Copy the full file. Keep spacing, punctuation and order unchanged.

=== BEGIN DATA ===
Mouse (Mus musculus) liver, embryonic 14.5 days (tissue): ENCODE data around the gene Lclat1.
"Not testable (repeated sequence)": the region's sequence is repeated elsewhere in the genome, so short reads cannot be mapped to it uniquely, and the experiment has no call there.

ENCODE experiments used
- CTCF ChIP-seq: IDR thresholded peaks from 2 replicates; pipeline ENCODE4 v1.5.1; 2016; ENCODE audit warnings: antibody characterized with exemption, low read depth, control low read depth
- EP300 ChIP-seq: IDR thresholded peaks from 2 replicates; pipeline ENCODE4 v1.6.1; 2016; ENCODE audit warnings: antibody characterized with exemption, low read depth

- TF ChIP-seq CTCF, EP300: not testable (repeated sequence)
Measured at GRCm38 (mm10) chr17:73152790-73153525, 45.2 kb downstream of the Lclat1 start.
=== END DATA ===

Mouse (Mus musculus) liver, embryonic 14.5 days (tissue): ENCODE data around the gene Lclat1.
"Not testable (repeated sequence)": the region's sequence is repeated elsewhere in the genome, so short reads cannot be mapped to it uniquely, and the experiment has no call there.

ENCODE experiments used
- CTCF ChIP-seq: IDR thresholded peaks from 2 replicates; pipeline ENCODE4 v1.5.1; 2016; ENCODE audit warnings: antibody characterized with exemption, low read depth, control low read depth
- EP300 ChIP-seq: IDR thresholded peaks from 2 replicates; pipeline ENCODE4 v1.6.1; 2016; ENCODE audit warnings: antibody characterized with exemption, low read depth

- TF ChIP-seq CTCF, EP300: not testable (repeated sequence)
Measured at GRCm38 (mm10) chr17:73152790-73153525, 45.2 kb downstream of the Lclat1 start.